A native of Germany, guitarist and vocalist Marty Grosz's especial personality has been part of the traditional jazz scene since the early '50s. Growing up in New York and later moving to Chicago, Grosz has played over the years with renown musicians such as Dick Wellstood, Art Hodes, Jabbo Smith, and the group Soprano Summit. Still active today, Grosz's Hooray For Bix! was originally cut for Riverside in 1957 and it not only pays homage to its namesake, '20s and '30s cornet wizard Bix Beiderbecke, but also serves as a watermark of the '50s revivalist movement.
Like one of his inspirations, Eddie Condon, Grosz works out on a guitar of the four-string variety and his main function here is of a rhythmic thrust, with two fine vocals thrown in to boot. In deference to Beiderbecke's horn of choice, co- leader Carl Halen opts for the use of a cornet, an instrument seldom used these days in jazz. The rest of the band is filled out with instruments representative of your normal Dixieland-type ensemble, and while none of the men have any major name recognition, they all play with skill and fervor. Frank Chace's robust baritone sax work is particularly lovely, as is his breathy clarinet stylings, which are very much akin to that of Pee Wee Russell.
A shrewd decision on the parts of Grosz and Halen was to go for material that was a bit left-of-center from the obvious, so don't expect to hear "Singin' the Blues" or "In a Mist." In fact, the only Beiderbecke original turns out to be "For No Reason At All." That's all just fine though, because this set proves to be a bit more poetic than similar sessions of this ilk. Even those with a bit of apprehension towards music of this genre will find something to like here, as solo space for all is copious and collective improvisation is kept at a minimum. As an added bonus, Dave Jones' beautiful early stereo manifests each instrument with clarity and warmth.
Track Listing: Changes, Cryin' All Day, Lonely Melody, I'm Gonna Meet My Sweetie Now, Sorry, My Pet, The Love Nest, Clementine, Oh Miss Hannah, Wa-Da-Da (Eveybody's Doin' It Now), For No Reason At All in 'C', Because My Baby Don't Mean Maybe Now (45:34)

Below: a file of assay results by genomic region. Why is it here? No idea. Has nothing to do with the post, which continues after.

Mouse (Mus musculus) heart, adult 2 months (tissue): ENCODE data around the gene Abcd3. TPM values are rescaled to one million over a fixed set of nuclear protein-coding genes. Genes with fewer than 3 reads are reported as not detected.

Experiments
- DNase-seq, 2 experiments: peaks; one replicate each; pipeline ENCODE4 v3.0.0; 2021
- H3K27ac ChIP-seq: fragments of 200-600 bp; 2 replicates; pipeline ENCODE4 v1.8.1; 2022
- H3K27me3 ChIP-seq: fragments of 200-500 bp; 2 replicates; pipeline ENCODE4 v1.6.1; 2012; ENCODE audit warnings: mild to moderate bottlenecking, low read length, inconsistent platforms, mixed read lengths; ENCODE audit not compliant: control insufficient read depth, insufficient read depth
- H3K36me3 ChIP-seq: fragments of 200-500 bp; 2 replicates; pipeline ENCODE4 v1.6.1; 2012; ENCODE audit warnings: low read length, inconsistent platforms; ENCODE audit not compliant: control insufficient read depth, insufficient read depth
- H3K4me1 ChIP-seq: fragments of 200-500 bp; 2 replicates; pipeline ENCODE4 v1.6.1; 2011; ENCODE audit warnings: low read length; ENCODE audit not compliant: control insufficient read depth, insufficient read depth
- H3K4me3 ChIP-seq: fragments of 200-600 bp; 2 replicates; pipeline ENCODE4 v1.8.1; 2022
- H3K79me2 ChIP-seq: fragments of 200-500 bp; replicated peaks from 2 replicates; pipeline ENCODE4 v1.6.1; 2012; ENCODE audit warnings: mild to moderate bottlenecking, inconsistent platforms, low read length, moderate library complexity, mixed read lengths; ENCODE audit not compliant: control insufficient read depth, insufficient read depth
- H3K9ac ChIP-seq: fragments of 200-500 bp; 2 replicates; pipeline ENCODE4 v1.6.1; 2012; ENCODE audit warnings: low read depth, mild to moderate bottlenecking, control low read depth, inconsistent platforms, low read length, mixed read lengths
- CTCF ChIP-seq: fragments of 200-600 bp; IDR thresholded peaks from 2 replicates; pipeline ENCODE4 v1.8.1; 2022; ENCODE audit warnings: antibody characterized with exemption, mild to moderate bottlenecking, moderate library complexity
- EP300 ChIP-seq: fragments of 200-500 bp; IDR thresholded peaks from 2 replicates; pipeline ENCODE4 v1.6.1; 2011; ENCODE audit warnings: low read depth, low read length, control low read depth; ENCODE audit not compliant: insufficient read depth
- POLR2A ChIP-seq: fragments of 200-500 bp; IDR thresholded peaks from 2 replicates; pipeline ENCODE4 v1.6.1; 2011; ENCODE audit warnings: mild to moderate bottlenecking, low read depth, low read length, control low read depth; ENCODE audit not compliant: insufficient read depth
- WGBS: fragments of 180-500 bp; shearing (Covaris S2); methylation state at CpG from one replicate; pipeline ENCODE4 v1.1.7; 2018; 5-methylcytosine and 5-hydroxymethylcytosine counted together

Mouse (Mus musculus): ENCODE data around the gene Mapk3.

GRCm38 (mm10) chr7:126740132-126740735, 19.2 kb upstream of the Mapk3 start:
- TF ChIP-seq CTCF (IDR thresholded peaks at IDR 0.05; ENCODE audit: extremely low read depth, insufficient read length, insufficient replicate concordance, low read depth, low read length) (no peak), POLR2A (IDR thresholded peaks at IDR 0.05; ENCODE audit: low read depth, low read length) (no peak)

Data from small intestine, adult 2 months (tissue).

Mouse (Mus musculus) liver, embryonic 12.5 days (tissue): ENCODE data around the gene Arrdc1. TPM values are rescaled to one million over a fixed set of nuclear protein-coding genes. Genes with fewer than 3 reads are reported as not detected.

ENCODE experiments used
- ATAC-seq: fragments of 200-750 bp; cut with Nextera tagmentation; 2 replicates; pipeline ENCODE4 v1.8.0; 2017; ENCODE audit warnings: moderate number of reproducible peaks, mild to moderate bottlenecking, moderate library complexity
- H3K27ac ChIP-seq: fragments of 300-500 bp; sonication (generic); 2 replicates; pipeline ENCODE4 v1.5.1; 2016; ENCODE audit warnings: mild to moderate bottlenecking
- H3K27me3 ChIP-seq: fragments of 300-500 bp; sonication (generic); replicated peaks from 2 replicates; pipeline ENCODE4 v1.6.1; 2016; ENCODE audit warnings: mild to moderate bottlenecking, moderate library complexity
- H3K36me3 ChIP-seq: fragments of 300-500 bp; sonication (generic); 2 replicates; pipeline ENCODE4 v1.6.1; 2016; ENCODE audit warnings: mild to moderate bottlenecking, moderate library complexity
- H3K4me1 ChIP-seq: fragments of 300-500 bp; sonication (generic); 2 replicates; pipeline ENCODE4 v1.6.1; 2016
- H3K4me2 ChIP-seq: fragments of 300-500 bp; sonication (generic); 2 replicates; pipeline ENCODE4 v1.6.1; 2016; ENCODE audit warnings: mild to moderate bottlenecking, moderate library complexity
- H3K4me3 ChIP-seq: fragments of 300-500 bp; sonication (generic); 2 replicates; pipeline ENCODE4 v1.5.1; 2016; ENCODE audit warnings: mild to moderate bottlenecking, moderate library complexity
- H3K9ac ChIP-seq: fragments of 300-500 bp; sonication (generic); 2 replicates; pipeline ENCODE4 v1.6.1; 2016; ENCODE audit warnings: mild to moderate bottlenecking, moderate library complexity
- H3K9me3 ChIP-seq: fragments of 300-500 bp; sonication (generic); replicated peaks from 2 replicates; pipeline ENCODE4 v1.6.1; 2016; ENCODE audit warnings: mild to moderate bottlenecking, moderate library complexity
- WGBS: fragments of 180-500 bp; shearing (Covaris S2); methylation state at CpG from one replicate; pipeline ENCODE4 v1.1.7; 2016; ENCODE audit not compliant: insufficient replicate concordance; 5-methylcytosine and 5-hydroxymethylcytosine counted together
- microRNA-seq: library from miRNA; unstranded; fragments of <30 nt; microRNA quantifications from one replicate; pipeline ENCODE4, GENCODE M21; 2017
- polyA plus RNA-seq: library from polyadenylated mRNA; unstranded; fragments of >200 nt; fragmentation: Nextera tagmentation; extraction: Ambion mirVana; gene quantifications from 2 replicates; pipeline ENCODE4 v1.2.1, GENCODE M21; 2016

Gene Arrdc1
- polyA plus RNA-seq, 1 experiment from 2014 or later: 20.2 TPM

Personnel: Marty Grosz- guitar and vocals; Carl Halen- cornet, Turk Santos- second cornet (tracks 6 & 12 only), guitar (track 9 only); Harry Budd- trombone; Frank Chace- clarinet & baritone sax, Bob Skiver- clarinet & tenor sax; Tut Soper- piano, Chuck Neilson- bass, Pepper Boggs- drums
I've always loved jazz ...my mother was a classical pianist and my aunt was a blues singer, who was managed by Clarence Williams (Bessie Smith's producer). As a young boy, they introduced me to people like Louis Armstrong, Sarah Vaughan, and Jimmy Smith
I've always loved jazz ...my mother was a classical pianist and my aunt was a blues singer, who was managed by Clarence Williams (Bessie Smith's producer). As a young boy, they introduced me to people like Louis Armstrong, Sarah Vaughan, and Jimmy Smith. We hung out at my Aunt Kate's Soul Food restaurant in Harlem after the matinees at the Apollo where I listened to their stories. I knew I wanted to be a jazz musician from then on. My mother wanted me to play piano, but my Aunt bought me a guitar. I've been playing ever since.
At my mother's early prompting, I first sang Blue Velvet at my Catholic elementary school...and all the nuns came running in and asked me to sing again, so I knew I must have sounded pretty good. I've been singing ever since.
I met Tony Bennett in Miami and he inspired me to return to New York. He was a great mentor.
The best show I ever attended is mpossible to say, I've seen so many great shows. From Tony Bennett to Pat Martino, Return to Forever to Weather Report...I've seen some great performances.
My advice to new listeners is don't let jazz intimidate you, the music has something for every listener and it is our American gift to the world.